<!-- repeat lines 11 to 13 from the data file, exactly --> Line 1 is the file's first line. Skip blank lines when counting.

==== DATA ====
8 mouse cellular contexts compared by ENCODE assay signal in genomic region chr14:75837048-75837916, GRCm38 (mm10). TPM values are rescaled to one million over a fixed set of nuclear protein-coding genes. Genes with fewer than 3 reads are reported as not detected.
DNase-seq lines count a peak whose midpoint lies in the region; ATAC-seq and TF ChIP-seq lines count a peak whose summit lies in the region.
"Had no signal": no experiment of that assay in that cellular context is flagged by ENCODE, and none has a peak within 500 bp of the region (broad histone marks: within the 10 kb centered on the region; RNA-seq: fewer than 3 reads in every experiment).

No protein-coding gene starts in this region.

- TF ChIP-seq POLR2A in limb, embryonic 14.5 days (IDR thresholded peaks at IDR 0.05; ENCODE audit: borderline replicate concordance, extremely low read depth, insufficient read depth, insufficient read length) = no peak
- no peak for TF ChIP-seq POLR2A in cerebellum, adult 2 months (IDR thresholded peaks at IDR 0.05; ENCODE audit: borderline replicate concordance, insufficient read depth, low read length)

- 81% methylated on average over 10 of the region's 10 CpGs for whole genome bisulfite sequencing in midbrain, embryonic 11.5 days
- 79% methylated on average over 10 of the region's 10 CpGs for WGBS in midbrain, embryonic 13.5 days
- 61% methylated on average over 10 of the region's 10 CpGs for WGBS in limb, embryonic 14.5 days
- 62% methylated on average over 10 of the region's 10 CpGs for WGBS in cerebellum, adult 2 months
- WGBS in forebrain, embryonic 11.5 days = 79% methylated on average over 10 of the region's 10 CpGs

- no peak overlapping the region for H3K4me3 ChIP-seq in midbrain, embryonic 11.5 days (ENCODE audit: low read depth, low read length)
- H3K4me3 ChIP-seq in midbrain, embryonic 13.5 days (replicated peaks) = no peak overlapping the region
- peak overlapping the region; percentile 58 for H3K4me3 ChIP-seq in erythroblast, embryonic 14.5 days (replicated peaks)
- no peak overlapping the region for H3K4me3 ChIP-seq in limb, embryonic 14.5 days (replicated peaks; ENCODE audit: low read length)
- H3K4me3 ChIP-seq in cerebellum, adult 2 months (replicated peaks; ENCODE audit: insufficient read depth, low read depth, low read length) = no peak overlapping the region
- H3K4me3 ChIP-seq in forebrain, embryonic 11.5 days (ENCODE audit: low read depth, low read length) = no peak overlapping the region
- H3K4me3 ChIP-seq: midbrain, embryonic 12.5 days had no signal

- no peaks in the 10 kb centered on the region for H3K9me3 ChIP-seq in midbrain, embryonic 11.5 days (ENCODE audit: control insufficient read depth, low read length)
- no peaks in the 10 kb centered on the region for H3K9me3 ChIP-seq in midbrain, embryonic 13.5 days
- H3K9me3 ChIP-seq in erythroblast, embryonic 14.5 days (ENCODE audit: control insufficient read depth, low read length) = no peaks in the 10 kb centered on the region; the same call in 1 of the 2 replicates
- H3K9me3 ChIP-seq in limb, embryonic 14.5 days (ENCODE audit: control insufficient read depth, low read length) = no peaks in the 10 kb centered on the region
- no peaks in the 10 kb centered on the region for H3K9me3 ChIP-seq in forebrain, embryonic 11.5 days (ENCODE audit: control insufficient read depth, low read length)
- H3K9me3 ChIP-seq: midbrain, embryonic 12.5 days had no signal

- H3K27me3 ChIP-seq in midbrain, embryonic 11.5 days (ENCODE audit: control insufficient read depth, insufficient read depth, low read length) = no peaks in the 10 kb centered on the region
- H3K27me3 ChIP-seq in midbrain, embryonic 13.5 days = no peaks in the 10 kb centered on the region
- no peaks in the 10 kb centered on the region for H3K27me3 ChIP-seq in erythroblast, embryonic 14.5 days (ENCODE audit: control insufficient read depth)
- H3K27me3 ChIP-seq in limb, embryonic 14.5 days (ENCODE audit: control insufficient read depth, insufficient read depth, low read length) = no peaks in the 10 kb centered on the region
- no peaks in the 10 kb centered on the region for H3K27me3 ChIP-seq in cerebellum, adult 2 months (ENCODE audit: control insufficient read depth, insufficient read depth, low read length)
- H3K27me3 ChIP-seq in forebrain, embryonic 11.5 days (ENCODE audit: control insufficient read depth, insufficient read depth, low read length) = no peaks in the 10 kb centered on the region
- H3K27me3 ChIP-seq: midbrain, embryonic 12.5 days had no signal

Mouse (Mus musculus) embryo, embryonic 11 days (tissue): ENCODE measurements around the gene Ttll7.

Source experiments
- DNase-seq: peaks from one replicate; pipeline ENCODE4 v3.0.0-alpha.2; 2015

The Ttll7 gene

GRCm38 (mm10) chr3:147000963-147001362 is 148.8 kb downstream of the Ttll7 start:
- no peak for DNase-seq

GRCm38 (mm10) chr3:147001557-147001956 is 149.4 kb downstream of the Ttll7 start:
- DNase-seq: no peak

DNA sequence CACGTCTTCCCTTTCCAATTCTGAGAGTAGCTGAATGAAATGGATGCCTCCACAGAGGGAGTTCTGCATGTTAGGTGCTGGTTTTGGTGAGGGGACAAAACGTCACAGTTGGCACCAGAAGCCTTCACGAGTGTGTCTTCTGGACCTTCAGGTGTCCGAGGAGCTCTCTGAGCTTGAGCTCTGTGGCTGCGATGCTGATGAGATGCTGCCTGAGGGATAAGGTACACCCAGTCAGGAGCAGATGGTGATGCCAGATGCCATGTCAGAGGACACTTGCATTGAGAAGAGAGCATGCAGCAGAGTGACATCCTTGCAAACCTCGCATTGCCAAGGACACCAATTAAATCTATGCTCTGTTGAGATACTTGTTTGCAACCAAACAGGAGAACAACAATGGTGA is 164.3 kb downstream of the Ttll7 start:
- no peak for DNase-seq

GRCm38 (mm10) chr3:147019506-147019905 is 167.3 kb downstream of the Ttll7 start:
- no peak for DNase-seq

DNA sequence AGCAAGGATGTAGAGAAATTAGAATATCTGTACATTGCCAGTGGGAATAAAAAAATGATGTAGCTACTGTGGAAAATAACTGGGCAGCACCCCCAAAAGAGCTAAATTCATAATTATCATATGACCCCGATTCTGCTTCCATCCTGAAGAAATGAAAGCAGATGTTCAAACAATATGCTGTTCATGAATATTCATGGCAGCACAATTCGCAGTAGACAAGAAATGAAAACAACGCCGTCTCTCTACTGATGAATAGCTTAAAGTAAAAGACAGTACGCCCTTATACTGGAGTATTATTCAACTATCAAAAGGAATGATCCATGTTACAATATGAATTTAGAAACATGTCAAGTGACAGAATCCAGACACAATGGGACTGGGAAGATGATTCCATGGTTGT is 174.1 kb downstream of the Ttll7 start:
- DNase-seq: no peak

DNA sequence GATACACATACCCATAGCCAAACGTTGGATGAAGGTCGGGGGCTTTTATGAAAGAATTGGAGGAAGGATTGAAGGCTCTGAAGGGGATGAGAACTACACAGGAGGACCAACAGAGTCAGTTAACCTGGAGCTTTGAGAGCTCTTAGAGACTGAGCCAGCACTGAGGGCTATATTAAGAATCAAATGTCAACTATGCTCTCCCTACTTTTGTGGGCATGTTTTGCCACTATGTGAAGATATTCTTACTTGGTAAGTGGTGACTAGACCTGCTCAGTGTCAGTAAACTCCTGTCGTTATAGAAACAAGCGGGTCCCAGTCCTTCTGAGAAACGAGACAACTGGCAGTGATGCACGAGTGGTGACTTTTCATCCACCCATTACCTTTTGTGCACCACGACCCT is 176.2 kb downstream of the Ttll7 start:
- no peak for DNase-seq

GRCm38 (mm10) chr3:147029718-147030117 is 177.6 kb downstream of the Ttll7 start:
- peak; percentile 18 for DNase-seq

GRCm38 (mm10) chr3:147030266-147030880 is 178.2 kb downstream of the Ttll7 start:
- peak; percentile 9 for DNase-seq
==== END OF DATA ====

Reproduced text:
- WGBS in forebrain, embryonic 11.5 days = 79% methylated on average over 10 of the region's 10 CpGs

- no peak overlapping the region for H3K4me3 ChIP-seq in midbrain, embryonic 11.5 days (ENCODE audit: low read depth, low read length)
- H3K4me3 ChIP-seq in midbrain, embryonic 13.5 days (replicated peaks) = no peak overlapping the region